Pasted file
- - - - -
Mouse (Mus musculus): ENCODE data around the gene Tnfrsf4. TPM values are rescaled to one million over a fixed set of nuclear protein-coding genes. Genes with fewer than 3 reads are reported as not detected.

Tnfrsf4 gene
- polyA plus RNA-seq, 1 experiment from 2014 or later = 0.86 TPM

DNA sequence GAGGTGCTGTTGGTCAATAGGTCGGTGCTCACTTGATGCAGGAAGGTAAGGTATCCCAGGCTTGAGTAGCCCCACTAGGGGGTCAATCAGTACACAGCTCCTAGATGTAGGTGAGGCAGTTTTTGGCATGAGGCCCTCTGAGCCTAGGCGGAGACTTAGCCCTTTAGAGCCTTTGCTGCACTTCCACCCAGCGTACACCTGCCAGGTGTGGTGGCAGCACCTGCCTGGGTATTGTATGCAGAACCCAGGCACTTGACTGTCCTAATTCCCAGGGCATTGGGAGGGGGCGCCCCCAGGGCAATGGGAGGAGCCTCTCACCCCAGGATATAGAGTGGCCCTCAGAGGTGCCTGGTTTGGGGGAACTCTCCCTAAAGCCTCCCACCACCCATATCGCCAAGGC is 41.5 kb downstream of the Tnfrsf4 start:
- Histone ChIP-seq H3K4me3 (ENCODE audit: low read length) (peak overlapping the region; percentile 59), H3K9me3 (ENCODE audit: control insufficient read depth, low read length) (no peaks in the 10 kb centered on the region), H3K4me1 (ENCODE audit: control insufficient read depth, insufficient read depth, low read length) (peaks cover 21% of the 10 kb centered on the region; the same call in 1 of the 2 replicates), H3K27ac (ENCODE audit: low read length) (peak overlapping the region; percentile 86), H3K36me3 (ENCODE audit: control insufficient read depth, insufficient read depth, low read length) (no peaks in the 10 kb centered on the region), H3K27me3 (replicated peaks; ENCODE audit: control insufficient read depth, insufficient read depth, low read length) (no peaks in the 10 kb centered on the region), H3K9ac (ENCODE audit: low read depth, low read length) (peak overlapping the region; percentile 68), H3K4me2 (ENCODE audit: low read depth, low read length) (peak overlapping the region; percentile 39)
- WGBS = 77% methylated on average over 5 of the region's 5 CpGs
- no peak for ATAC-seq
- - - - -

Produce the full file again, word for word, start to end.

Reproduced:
Mouse (Mus musculus): ENCODE data around the gene Tnfrsf4. TPM values are rescaled to one million over a fixed set of nuclear protein-coding genes. Genes with fewer than 3 reads are reported as not detected.

Tnfrsf4 gene
- polyA plus RNA-seq, 1 experiment from 2014 or later = 0.86 TPM

DNA sequence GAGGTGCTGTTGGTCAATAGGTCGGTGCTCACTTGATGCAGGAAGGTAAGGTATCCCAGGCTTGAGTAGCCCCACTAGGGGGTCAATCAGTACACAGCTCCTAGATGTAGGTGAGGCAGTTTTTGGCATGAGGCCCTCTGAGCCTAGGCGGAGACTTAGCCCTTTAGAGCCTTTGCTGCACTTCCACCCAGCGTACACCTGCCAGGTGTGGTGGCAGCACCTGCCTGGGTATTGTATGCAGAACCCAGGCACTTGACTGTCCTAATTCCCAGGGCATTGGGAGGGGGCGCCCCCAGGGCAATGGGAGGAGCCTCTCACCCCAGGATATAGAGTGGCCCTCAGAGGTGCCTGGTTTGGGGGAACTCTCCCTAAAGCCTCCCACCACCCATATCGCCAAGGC is 41.5 kb downstream of the Tnfrsf4 start:
- Histone ChIP-seq H3K4me3 (ENCODE audit: low read length) (peak overlapping the region; percentile 59), H3K9me3 (ENCODE audit: control insufficient read depth, low read length) (no peaks in the 10 kb centered on the region), H3K4me1 (ENCODE audit: control insufficient read depth, insufficient read depth, low read length) (peaks cover 21% of the 10 kb centered on the region; the same call in 1 of the 2 replicates), H3K27ac (ENCODE audit: low read length) (peak overlapping the region; percentile 86), H3K36me3 (ENCODE audit: control insufficient read depth, insufficient read depth, low read length) (no peaks in the 10 kb centered on the region), H3K27me3 (replicated peaks; ENCODE audit: control insufficient read depth, insufficient read depth, low read length) (no peaks in the 10 kb centered on the region), H3K9ac (ENCODE audit: low read depth, low read length) (peak overlapping the region; percentile 68), H3K4me2 (ENCODE audit: low read depth, low read length) (peak overlapping the region; percentile 39)
- WGBS = 77% methylated on average over 5 of the region's 5 CpGs
- no peak for ATAC-seq